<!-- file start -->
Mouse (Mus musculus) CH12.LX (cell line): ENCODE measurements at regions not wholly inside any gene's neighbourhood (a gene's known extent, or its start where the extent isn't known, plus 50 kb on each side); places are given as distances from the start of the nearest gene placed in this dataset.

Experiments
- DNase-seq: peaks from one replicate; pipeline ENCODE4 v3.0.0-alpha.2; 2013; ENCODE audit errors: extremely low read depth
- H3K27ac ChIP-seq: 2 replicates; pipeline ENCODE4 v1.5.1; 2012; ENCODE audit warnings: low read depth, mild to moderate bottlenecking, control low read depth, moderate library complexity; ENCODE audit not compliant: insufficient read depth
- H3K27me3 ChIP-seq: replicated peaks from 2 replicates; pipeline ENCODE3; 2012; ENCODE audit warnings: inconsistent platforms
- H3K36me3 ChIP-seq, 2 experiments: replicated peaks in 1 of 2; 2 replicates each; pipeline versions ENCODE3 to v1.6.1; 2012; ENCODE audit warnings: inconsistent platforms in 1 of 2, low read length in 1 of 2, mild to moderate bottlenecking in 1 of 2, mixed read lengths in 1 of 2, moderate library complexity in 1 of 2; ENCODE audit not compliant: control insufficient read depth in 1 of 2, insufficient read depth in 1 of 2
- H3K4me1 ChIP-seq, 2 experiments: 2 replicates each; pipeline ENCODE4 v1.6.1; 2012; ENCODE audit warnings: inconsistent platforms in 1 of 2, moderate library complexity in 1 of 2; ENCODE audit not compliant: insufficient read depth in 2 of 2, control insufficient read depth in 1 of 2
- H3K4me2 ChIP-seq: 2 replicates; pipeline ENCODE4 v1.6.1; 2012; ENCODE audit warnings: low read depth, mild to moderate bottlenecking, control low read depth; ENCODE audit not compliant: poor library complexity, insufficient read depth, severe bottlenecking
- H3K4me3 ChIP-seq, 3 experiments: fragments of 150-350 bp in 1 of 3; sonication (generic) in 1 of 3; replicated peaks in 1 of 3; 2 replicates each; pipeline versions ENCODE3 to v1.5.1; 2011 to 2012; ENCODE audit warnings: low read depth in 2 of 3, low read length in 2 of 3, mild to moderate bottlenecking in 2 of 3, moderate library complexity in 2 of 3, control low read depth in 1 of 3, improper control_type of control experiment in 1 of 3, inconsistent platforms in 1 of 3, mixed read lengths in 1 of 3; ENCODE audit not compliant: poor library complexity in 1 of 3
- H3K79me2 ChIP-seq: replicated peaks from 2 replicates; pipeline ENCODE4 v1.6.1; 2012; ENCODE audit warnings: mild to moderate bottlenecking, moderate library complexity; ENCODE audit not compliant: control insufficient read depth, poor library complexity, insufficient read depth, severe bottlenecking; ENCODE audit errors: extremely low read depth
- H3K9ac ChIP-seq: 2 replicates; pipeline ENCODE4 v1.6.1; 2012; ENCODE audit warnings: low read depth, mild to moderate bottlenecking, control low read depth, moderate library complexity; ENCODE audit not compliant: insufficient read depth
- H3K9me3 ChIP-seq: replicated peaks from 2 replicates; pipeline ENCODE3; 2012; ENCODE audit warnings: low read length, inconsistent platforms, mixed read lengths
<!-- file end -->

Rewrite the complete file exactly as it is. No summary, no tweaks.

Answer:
Mouse (Mus musculus) CH12.LX (cell line): ENCODE measurements at regions not wholly inside any gene's neighbourhood (a gene's known extent, or its start where the extent isn't known, plus 50 kb on each side); places are given as distances from the start of the nearest gene placed in this dataset.

Experiments
- DNase-seq: peaks from one replicate; pipeline ENCODE4 v3.0.0-alpha.2; 2013; ENCODE audit errors: extremely low read depth
- H3K27ac ChIP-seq: 2 replicates; pipeline ENCODE4 v1.5.1; 2012; ENCODE audit warnings: low read depth, mild to moderate bottlenecking, control low read depth, moderate library complexity; ENCODE audit not compliant: insufficient read depth
- H3K27me3 ChIP-seq: replicated peaks from 2 replicates; pipeline ENCODE3; 2012; ENCODE audit warnings: inconsistent platforms
- H3K36me3 ChIP-seq, 2 experiments: replicated peaks in 1 of 2; 2 replicates each; pipeline versions ENCODE3 to v1.6.1; 2012; ENCODE audit warnings: inconsistent platforms in 1 of 2, low read length in 1 of 2, mild to moderate bottlenecking in 1 of 2, mixed read lengths in 1 of 2, moderate library complexity in 1 of 2; ENCODE audit not compliant: control insufficient read depth in 1 of 2, insufficient read depth in 1 of 2
- H3K4me1 ChIP-seq, 2 experiments: 2 replicates each; pipeline ENCODE4 v1.6.1; 2012; ENCODE audit warnings: inconsistent platforms in 1 of 2, moderate library complexity in 1 of 2; ENCODE audit not compliant: insufficient read depth in 2 of 2, control insufficient read depth in 1 of 2
- H3K4me2 ChIP-seq: 2 replicates; pipeline ENCODE4 v1.6.1; 2012; ENCODE audit warnings: low read depth, mild to moderate bottlenecking, control low read depth; ENCODE audit not compliant: poor library complexity, insufficient read depth, severe bottlenecking
- H3K4me3 ChIP-seq, 3 experiments: fragments of 150-350 bp in 1 of 3; sonication (generic) in 1 of 3; replicated peaks in 1 of 3; 2 replicates each; pipeline versions ENCODE3 to v1.5.1; 2011 to 2012; ENCODE audit warnings: low read depth in 2 of 3, low read length in 2 of 3, mild to moderate bottlenecking in 2 of 3, moderate library complexity in 2 of 3, control low read depth in 1 of 3, improper control_type of control experiment in 1 of 3, inconsistent platforms in 1 of 3, mixed read lengths in 1 of 3; ENCODE audit not compliant: poor library complexity in 1 of 3
- H3K79me2 ChIP-seq: replicated peaks from 2 replicates; pipeline ENCODE4 v1.6.1; 2012; ENCODE audit warnings: mild to moderate bottlenecking, moderate library complexity; ENCODE audit not compliant: control insufficient read depth, poor library complexity, insufficient read depth, severe bottlenecking; ENCODE audit errors: extremely low read depth
- H3K9ac ChIP-seq: 2 replicates; pipeline ENCODE4 v1.6.1; 2012; ENCODE audit warnings: low read depth, mild to moderate bottlenecking, control low read depth, moderate library complexity; ENCODE audit not compliant: insufficient read depth
- H3K9me3 ChIP-seq: replicated peaks from 2 replicates; pipeline ENCODE3; 2012; ENCODE audit warnings: low read length, inconsistent platforms, mixed read lengths